SEC to appeal TRO on disclosure rules

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THE Securities and Exchange Commission (SEC) will ask a court to reconsider a restraining order against new rules that require stockbrokers and securities dealers to reveal clients’ identities.

SEC Chairperson Teresita Herbosa said in an interview on Friday that the agency was acting within its regulatory powers when it issued amended implementing rules and regulations (IRR) of the Securities Regulation Code (SRC) requiring stockbrokers and securities dealers to disclose the beneficial owners of stocks of their respective clients.

“We stand by our position. The issuance of the 2015 IRR is well within the exercise of our regulatory function. Hence, there is no reason for them to seek relief claiming injustice when we are only performing what is mandated by law,” Herbosa said, citing Section 2 (Declaration of State Policy) of the SRC, which states among others that “….the State shall ensure full and fair disclosure about securities…”

Herbosa added that by express provision of Section 18 of the SRC, “…any person who acquires directly or indirectly the beneficial ownership of more than 5 percent of certain equity shall report the true identity and citizenship of said owners to the Commission….”
Last Thursday, the Philippine Association of Securities Brokers and Dealers Inc. (Pasbdi), the umbrella organization of brokers and dealers, secured a restraining order against certain provisions of the SRC’s 2015 IRR, particularly the requirement that imposes on them the duty to disclose the beneficial owners of stocks of their clients.


Herbosa said that inasmuch as the SEC respected the TRO issued by the Regional Trial Court, Branch 212 of Mandaluyong City, they would exhaust all the legal remedies available to them.

“We have to respect the court’s order [TRO], it is within the judicial power of the court to issue the same. But we will exhaust all the legal remedies available to us, such as a motion for reconsideration to lift the TRO as well as oppose the issuance of the writ of preliminary injunction,” Herbosa said.

The TRO, which intends to preserve the status quo of the contending parties, is only effective for a period of 20 days after service of such order upon the respondent SEC.
Herbosa, however, said that the agency would no longer wait for the TRO to expire.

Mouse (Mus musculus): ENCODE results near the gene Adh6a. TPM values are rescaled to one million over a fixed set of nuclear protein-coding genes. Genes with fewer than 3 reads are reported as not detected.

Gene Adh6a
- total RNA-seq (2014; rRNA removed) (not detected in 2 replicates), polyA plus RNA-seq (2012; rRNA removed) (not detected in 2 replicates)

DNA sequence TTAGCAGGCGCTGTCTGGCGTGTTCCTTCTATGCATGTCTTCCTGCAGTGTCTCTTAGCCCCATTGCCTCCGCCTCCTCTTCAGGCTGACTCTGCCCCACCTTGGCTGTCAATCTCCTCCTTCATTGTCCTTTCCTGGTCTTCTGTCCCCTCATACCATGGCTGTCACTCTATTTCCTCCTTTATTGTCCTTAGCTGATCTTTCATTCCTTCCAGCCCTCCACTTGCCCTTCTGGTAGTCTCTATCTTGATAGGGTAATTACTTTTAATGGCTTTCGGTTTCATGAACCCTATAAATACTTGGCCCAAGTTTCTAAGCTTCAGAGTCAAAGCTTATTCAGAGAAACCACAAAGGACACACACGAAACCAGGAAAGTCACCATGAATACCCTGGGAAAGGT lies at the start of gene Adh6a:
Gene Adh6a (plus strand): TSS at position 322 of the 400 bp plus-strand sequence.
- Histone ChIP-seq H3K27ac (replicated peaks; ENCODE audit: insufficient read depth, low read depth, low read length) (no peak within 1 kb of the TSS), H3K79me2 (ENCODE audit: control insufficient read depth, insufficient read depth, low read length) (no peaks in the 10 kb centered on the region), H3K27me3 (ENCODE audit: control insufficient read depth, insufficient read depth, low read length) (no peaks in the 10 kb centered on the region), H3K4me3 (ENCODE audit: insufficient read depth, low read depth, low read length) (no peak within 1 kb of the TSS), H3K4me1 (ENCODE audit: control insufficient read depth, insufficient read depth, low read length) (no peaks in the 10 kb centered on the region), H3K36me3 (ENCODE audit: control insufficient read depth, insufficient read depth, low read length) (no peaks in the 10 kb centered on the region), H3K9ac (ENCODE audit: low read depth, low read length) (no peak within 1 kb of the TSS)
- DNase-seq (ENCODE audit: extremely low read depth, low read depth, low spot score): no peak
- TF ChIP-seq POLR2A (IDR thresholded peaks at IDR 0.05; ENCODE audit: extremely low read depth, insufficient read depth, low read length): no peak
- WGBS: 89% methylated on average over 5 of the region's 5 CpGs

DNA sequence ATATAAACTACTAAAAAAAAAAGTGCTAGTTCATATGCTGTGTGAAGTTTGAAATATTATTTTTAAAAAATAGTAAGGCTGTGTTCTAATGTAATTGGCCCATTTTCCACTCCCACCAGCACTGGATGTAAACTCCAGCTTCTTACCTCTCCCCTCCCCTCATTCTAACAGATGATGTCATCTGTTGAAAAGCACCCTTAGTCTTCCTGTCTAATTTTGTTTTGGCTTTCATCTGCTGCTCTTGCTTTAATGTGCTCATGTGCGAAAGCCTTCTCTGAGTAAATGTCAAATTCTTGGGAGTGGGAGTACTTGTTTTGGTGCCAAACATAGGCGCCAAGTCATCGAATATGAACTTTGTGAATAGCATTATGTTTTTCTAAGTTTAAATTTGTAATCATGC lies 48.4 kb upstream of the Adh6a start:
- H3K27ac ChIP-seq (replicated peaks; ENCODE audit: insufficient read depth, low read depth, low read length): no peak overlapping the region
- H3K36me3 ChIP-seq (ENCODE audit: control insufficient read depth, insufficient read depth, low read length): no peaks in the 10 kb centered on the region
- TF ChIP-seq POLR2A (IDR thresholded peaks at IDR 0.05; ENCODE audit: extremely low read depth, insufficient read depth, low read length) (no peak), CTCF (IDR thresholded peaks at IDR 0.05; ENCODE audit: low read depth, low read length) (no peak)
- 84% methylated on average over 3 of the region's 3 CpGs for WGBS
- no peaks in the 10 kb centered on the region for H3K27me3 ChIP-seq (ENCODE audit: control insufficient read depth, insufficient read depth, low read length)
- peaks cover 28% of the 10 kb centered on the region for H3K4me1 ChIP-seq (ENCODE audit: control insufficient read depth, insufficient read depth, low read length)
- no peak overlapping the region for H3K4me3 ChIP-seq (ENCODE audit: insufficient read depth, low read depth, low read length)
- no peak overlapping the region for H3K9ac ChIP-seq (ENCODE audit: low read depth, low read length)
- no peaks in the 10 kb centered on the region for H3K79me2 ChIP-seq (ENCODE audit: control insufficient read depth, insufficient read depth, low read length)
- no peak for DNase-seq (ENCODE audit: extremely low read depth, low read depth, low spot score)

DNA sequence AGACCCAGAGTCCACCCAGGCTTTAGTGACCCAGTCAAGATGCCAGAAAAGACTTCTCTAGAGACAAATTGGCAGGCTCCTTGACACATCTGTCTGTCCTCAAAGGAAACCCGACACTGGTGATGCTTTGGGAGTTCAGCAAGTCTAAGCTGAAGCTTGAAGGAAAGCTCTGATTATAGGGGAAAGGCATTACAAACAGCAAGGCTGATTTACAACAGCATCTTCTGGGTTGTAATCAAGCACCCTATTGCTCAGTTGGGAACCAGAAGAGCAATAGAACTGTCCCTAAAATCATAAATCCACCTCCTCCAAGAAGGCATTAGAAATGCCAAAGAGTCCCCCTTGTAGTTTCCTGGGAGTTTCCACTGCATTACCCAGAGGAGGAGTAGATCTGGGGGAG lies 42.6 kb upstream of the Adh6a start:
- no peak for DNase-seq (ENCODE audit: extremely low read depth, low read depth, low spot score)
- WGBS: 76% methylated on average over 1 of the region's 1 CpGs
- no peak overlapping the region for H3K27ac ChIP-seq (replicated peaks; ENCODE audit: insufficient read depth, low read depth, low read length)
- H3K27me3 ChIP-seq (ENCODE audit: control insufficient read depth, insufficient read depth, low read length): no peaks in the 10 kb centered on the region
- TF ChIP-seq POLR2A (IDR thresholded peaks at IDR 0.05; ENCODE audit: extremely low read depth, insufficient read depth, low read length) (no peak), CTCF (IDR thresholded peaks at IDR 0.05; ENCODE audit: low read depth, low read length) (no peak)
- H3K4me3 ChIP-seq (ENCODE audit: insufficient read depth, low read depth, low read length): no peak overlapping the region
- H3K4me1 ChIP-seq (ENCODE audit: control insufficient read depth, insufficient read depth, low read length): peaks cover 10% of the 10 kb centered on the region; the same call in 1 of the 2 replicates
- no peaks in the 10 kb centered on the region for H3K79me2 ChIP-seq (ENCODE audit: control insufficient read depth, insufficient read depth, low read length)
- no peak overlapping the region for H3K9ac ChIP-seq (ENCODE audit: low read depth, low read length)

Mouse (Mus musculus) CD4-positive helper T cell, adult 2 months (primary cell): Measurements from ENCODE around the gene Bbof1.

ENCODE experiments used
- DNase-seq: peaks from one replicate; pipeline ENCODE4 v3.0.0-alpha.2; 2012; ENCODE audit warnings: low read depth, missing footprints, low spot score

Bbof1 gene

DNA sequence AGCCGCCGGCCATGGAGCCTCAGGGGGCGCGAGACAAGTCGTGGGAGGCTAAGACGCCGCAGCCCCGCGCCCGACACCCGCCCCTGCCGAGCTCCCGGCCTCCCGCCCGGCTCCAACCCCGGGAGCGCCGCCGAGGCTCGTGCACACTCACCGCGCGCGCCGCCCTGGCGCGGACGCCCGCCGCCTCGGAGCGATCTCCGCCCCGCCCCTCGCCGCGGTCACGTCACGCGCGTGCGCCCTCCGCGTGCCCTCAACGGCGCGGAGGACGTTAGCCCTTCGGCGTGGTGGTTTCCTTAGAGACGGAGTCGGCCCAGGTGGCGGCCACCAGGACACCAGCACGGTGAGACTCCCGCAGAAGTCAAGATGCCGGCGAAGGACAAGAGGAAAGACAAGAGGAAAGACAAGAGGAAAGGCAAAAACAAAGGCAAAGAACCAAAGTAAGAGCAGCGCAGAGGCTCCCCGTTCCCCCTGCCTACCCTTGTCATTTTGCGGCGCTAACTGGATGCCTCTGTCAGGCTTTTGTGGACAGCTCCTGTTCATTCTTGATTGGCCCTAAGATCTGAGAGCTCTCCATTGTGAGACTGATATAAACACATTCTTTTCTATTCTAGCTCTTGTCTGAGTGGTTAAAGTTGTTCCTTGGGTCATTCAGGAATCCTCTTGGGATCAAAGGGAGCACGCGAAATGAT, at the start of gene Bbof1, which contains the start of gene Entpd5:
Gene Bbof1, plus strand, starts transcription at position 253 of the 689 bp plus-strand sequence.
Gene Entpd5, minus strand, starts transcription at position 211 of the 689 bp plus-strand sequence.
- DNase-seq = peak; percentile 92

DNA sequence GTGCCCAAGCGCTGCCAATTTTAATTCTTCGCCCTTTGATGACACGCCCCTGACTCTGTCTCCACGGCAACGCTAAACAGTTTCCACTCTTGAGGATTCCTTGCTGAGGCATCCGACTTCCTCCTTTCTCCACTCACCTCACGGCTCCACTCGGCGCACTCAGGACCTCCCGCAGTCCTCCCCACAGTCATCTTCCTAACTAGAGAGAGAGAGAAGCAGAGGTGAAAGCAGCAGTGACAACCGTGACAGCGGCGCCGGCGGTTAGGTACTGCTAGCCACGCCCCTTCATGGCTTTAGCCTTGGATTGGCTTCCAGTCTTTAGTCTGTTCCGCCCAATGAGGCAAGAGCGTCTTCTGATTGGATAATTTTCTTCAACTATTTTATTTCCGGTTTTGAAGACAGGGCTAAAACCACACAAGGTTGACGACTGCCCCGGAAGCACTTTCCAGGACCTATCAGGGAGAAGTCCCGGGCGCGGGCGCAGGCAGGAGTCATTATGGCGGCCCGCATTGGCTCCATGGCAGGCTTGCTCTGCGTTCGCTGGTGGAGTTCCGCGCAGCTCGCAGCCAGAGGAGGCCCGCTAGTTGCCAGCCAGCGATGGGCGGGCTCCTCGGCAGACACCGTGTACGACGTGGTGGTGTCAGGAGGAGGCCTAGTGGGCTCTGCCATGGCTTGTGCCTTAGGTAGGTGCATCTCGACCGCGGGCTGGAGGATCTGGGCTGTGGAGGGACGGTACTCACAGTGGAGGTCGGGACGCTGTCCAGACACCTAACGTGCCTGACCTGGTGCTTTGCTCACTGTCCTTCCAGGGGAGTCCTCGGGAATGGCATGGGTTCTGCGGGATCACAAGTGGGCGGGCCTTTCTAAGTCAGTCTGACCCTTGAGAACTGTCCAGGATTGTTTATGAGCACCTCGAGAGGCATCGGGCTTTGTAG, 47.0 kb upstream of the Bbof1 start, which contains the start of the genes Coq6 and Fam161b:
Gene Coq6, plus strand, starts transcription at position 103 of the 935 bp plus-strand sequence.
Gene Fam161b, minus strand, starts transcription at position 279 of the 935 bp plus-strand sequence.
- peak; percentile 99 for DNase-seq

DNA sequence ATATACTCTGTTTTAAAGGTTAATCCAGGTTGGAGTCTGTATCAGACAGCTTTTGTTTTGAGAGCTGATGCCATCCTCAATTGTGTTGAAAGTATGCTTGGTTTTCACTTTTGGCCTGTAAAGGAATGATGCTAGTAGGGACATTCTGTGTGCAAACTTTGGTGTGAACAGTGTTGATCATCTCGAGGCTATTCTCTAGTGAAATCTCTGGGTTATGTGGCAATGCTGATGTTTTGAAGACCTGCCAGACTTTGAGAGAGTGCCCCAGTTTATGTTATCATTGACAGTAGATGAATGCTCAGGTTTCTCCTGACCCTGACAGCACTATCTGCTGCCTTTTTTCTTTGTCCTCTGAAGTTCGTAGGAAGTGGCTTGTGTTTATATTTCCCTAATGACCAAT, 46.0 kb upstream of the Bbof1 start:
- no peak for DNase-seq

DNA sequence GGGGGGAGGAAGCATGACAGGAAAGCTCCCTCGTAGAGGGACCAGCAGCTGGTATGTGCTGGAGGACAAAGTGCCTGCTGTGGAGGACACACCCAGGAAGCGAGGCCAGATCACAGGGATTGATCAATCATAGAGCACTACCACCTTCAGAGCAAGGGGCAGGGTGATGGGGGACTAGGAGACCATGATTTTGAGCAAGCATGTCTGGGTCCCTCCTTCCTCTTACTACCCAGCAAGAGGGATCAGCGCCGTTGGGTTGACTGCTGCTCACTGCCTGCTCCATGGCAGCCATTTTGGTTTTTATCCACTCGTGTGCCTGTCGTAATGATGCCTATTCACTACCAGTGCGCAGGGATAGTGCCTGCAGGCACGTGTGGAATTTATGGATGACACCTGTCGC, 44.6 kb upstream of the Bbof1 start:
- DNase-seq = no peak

Instead it would, through the Office of the Solicitor General, move for a reconsideration to lift the same and present evidence that will oppose another impending order, which is the issuance of a writ of preliminary injunction.

A writ of preliminary injunction, if issued, would prevent the SEC from enforcing the 2015 IRR until the final disposition of the petition for declaratory relief case filed by Pasbdi.

“The IRR, which requires brokers and dealers to disclose the beneficial owners of stocks, is in line with the state policy to promote transparency, which ensures the stability and integrity of the capital markets,” Herbosa said.

Further, she clarified that the ownership of stocks registered under the name of an attorney-in-fact or the representative of the indirect owner of shares is not illegal per se.

“It is perfectly legal to have the stocks registered under the name of a person other than the true owner. But these brokers and dealers should, by law, disclose the real identity of the investors to whom the stocks truly belong. That is the meaning of the disclosure requirement of beneficial ownership of stocks.”

“How can we protect them [stockholders]if their identity is unknown. How do we know if the foreign equity limitation is not violated if we do not know who the true owners are?” Herbosa said.

She was referring to the foreign equity limitation of 40 percent on partly-nationalized industries under the 1987 Constitution. The foreign ownership limits include the operation and management of public utilities, advertising, mining activities, and exploration, development and utilization of natural resources.

In its amended application for a TRO, the first having been denied outright, Pasbdi alleged that the said IRR violates their constitutionally protected right to due process and would unduly force them to violate the Data Privacy Act of 2012.

“The Data Privacy Act of 2012 admits of exceptions, one of which is State regulation. As to due process violation, we have given them four long years to raise their objections and afforded them the opportunity to oppose the same,” Herbosa said.

Despite an ongoing petition to nullify the SEC’s 2015 IRR, majority or 88 of the 133 registered broker dealers/ trading participants of the Philippine Stock Exchange have complied with the 2015 IRR, the SEC reported last week.

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